Evan Kraus is an executive vice president and director of APCO Online®, a service group that delivers powerful, results-focused online communication strategies for APCO Worldwide’s clients around the world.
The Supreme Court ruling on the constitutionality of the Affordable Care Act was hugely significant in terms of its impact on the American health care system, the U.S. presidential election and even the role of the federal government. But from my perch as the head of a practice focused on digital and social media, I was also fascinated by what it meant in terms of how information makes its way to the public today.
As a big fan of the traditional news business, I cringed while watching Jon Stewart of the impossibly popular political satire show “The Daily Show” castigate the major cable TV news networks CNN and Fox News for mis-reporting the news in their zeal to be first. At the moment the Supreme Court made its decision, I was actually in a meeting watching coverage on the SCOTUS blog, who got it right, while several of my colleagues had their mobile phones zapped with a CNN alert that had it wrong.
So what does this mean? Does it mean that CNN and Fox News are the past, while esoteric blogs are the future of news? Of course not. But in my view it does demonstrate something important about the world of fragmented information and expertise.
As an avid consumer of social media, and someone embedded deeply into its fabric, it was perfectly normal and reasonable for me to be watching for the announcement on the SCOTUS blog. Sure CNN (and Fox) are much more influential, popular and better resourced. But it isn’t their job to understand the eccentricities, operations and interpretation of the Supreme Court. It’s to make decisions about which SCOTUS decisions are worth reporting as general news within their fixed 30-minute or hour-long news wrap-ups or talk shows. In fact, it was because of traditional news services that I first found out that the Supreme Court had taken the case, and when it was going to rule on the ACA. The SCOTUS Blog, on the other hand, has only one job. To cover the court. Every day. Always.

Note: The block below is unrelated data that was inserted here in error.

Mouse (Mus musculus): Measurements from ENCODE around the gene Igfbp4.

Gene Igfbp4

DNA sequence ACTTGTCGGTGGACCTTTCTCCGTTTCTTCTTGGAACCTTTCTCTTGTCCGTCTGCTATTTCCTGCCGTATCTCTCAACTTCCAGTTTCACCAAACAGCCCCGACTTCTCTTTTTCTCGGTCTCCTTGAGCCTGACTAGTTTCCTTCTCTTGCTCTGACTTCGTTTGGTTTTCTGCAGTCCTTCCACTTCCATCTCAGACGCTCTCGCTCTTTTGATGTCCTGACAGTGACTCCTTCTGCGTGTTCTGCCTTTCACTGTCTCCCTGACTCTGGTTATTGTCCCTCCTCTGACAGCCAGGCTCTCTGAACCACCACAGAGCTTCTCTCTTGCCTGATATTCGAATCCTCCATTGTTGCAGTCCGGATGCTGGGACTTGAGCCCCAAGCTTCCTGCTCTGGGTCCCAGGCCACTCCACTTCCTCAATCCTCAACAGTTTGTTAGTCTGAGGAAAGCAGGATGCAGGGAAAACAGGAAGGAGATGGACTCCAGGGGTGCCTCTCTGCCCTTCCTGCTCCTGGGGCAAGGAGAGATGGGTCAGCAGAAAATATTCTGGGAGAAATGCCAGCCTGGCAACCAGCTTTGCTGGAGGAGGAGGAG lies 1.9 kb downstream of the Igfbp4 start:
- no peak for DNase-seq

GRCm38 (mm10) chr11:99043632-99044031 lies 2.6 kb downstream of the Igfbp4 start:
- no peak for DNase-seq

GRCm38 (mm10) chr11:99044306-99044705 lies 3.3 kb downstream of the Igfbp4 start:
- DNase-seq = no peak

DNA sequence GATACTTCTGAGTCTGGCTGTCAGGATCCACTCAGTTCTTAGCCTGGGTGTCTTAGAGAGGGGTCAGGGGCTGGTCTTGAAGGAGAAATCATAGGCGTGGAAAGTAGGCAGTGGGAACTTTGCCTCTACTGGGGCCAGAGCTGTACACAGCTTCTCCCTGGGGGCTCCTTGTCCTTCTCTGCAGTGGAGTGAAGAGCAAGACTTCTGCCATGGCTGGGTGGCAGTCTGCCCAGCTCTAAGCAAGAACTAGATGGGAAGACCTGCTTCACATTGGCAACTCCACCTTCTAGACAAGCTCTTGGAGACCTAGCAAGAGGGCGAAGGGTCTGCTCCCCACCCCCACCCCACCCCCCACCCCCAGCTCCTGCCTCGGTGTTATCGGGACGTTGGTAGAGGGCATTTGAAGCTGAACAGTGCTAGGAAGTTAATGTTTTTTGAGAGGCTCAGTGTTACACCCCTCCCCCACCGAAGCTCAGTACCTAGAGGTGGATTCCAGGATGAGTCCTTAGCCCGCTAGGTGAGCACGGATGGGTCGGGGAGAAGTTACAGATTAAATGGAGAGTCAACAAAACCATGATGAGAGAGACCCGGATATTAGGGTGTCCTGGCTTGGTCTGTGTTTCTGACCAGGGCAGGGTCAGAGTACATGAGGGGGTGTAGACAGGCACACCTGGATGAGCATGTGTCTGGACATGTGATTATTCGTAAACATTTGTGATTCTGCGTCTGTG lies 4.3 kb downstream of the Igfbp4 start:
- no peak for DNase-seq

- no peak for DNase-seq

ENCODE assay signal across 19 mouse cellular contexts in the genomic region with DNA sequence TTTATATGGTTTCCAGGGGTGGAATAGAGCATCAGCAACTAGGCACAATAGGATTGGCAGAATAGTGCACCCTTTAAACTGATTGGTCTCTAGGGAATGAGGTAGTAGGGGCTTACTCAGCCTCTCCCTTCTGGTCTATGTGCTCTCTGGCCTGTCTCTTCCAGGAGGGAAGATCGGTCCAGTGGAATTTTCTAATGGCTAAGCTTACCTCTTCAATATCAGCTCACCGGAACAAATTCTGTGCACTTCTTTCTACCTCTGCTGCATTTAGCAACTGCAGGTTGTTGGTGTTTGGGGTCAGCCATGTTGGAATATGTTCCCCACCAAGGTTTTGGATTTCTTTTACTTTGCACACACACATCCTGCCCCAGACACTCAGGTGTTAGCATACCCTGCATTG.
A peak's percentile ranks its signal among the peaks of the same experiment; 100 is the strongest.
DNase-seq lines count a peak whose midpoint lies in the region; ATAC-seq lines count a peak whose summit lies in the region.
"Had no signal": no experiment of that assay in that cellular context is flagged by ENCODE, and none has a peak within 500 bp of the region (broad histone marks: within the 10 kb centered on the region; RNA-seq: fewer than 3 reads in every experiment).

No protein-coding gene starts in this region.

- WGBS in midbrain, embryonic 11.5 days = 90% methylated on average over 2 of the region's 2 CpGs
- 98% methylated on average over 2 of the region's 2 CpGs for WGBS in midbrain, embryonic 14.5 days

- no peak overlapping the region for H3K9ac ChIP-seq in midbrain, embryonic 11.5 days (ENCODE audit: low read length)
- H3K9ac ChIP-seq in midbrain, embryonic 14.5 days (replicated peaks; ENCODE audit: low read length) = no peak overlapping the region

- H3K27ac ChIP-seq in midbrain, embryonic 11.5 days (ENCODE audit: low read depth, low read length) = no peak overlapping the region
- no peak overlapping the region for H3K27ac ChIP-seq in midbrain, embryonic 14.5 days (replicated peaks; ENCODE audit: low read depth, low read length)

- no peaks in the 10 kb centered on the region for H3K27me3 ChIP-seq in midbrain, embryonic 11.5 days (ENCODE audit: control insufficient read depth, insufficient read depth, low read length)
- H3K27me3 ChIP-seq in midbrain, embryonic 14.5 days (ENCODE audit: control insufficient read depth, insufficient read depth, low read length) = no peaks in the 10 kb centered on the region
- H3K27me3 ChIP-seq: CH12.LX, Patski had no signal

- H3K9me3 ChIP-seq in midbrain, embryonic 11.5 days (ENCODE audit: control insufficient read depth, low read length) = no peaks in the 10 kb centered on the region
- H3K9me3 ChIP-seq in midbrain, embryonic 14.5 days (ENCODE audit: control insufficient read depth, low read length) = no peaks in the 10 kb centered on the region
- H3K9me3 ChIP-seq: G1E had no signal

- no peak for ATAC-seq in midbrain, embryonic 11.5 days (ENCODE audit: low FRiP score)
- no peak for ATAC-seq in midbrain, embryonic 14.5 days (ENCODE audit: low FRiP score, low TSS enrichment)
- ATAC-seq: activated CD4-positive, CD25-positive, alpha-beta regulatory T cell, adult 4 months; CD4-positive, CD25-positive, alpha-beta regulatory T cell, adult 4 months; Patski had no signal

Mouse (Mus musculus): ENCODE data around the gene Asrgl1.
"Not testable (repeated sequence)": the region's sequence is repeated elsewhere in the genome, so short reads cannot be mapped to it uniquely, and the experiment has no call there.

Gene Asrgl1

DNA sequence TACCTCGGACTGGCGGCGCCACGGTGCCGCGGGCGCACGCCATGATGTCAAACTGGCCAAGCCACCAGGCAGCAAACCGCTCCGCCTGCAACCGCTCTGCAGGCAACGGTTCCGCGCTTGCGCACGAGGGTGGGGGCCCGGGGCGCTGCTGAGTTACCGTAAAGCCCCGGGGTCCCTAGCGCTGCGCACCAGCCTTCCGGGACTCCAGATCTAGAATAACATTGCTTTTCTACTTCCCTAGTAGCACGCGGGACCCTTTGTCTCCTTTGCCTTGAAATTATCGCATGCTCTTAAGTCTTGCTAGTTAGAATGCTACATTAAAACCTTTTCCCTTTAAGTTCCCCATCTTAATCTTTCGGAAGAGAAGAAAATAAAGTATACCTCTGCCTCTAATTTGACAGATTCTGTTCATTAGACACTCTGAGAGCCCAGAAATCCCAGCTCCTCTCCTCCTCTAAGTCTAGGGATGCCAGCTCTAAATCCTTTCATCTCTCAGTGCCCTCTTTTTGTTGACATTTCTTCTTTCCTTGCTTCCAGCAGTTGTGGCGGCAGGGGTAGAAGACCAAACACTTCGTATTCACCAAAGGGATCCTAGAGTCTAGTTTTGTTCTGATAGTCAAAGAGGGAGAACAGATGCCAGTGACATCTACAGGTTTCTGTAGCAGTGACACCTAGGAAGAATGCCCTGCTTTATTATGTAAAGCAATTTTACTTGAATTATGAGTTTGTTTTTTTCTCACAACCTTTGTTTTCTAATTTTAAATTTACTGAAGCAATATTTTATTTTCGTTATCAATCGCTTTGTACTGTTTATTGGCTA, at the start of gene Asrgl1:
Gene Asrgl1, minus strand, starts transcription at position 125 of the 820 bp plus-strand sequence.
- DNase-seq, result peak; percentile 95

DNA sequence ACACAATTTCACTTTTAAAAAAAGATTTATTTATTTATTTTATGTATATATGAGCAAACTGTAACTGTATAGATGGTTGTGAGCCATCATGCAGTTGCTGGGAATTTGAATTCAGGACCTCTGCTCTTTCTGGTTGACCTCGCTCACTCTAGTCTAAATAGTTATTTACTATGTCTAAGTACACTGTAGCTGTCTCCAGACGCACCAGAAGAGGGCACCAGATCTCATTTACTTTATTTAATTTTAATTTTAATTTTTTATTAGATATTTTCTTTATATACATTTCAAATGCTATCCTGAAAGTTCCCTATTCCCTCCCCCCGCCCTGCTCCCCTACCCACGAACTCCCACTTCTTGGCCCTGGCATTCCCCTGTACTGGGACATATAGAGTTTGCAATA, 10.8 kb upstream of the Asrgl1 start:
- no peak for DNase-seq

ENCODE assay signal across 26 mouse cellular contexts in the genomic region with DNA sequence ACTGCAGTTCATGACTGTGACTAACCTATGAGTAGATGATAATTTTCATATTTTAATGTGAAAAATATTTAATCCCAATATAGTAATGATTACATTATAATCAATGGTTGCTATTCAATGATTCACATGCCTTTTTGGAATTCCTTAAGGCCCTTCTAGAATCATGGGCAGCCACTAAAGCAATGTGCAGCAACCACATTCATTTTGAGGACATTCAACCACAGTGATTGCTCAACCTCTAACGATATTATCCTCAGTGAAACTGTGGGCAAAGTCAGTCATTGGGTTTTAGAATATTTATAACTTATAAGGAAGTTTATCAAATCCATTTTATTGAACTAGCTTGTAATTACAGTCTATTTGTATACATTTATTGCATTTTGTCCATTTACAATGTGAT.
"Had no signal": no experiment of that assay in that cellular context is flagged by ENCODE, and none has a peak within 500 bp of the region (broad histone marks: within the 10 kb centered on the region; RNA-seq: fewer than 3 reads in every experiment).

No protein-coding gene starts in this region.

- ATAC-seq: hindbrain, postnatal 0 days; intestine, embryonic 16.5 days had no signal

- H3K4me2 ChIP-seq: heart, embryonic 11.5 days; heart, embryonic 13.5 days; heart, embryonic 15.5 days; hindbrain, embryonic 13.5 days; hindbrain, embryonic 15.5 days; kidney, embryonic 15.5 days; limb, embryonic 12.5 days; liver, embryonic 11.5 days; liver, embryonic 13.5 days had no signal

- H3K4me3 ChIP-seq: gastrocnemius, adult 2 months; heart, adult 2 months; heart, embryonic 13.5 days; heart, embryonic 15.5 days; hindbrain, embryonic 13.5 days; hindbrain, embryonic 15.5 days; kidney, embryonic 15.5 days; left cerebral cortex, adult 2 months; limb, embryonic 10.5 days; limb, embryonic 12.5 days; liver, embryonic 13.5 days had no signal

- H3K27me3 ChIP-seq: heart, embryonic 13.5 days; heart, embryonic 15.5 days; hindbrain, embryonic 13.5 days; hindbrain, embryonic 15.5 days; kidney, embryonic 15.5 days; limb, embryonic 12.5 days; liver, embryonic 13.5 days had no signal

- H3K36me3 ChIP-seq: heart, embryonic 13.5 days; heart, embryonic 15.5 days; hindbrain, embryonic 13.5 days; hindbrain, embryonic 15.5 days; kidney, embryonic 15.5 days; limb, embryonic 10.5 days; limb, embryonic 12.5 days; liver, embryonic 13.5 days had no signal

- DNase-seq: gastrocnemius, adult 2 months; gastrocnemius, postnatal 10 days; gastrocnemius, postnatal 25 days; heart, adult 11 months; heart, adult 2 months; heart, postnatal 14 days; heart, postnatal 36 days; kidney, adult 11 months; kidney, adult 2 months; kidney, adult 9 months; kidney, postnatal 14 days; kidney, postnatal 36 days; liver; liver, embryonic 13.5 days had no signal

Since I’m not a court watcher, like most Americans, I spend very little time on that blog. But on June 28, that was where I pushed my attention. This is what social media information consumers do. We frequent the Oil Drum when OPEC is set to make a decision. We visit Seeking Alpha during the Facebook IPO. And we follow newsmakers directly on Twitter. Many of us don’t ignore traditional news outlets like CNN and Fox News. But we put them in their proper place. We expect them to help us sort out what matters most and to help reveal things that only well-resourced news organizations with bureaus around the world can do.
There is a lot of change happening in the information dissemination business today, and a lot of jockeying among individuals, outlets and organizations as each tries to find its proper place. Only a few will have the resources to build big, popular brands. But there will always be a place for CNN. And, like the Huffington Post did so successfully, many of these “big brand” outlets will increasingly fill their channels with content curated from other, narrower specialist publications. And the beat will go on.
So I will continue to watch, fascinated, as the forces of fragmentation and consolidation wash across the news business, forcing change and evolution. And I will occasionally cringe when some of these outlets try to push out of their swim lanes and get whacked by the Jon Stewarts of the world. It’s one of the things that makes the world we live in so exciting and makes my job so fun.